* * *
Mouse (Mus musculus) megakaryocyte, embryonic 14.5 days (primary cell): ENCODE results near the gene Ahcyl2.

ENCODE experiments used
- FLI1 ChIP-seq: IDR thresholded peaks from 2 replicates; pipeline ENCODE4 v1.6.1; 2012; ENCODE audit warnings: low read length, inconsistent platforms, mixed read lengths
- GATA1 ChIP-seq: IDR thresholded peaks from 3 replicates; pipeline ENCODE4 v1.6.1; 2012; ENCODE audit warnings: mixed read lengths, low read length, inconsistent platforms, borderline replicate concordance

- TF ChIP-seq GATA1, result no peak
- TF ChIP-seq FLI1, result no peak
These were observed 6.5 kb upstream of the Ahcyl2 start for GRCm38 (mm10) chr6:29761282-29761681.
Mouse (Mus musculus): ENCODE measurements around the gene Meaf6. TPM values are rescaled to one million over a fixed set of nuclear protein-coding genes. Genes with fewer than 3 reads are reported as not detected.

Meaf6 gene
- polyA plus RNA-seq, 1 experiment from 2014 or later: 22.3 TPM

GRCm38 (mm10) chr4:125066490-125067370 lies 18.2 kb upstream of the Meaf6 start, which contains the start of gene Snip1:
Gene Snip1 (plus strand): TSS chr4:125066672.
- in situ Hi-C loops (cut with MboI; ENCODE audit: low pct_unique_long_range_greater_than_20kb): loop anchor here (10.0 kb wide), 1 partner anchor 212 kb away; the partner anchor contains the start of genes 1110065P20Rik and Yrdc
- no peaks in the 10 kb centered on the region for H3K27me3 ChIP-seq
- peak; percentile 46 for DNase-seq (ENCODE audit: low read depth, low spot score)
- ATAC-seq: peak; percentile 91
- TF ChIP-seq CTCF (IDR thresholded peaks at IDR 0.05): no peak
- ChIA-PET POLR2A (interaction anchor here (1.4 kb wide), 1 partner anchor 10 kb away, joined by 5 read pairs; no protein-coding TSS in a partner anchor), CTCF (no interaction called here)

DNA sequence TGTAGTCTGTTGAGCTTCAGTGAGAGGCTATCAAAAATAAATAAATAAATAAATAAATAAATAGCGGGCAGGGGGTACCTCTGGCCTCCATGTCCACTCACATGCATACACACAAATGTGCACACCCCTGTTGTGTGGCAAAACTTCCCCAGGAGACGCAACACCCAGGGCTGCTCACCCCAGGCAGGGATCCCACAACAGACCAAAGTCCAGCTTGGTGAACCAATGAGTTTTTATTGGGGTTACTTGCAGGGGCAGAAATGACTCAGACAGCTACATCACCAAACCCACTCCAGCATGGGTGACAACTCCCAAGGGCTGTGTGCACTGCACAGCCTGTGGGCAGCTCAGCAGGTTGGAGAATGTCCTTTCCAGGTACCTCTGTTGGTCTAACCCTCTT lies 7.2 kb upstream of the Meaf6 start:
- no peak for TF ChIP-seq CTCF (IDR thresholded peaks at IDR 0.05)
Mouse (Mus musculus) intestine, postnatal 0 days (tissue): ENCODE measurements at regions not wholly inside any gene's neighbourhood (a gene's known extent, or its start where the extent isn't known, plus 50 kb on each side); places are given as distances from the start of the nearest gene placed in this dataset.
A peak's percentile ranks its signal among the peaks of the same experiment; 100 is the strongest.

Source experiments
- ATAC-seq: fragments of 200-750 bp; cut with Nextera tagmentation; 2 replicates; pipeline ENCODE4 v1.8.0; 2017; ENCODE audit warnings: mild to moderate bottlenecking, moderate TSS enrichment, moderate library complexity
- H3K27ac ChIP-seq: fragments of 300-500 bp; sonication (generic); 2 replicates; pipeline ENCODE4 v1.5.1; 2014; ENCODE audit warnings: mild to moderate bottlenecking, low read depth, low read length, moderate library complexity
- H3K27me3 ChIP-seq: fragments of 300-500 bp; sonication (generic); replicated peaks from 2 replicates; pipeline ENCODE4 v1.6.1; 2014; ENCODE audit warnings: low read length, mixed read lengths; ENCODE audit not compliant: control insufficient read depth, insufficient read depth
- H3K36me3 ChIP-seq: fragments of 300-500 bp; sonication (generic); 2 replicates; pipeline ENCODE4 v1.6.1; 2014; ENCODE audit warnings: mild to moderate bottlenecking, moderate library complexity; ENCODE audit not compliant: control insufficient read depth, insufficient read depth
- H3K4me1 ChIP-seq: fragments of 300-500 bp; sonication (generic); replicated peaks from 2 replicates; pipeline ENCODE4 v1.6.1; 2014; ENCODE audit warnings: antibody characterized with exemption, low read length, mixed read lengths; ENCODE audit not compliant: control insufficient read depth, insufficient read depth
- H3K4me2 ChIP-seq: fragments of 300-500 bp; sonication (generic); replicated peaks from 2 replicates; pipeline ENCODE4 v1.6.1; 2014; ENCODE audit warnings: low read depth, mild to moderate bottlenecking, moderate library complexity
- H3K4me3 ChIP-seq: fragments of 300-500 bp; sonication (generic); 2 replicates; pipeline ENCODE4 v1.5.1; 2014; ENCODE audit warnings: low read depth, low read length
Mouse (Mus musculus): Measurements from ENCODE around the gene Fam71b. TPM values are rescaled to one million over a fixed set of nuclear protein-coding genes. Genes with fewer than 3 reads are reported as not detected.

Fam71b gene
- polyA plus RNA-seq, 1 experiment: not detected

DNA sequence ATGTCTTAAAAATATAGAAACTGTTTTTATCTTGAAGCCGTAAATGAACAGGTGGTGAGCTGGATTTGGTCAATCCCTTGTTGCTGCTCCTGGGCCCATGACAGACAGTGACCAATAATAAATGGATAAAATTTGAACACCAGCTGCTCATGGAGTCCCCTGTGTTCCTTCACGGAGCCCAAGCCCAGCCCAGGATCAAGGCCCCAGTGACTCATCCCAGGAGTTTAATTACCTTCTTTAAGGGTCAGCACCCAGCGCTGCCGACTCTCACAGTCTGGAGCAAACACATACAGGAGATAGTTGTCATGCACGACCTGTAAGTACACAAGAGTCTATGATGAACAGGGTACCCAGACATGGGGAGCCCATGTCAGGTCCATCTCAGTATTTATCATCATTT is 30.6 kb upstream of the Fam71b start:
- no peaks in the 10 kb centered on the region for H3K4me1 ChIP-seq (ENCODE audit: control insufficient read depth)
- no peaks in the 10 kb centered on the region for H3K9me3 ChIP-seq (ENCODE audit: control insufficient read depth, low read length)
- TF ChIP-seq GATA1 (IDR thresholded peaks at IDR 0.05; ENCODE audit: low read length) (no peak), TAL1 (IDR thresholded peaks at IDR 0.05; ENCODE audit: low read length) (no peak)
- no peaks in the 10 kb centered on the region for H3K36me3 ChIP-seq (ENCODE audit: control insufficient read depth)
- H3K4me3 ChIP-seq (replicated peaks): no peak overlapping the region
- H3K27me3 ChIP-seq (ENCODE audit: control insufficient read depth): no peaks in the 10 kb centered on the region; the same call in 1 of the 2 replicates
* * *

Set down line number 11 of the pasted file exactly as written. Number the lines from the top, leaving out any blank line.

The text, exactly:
GRCm38 (mm10) chr4:125066490-125067370 lies 18.2 kb upstream of the Meaf6 start, which contains the start of gene Snip1: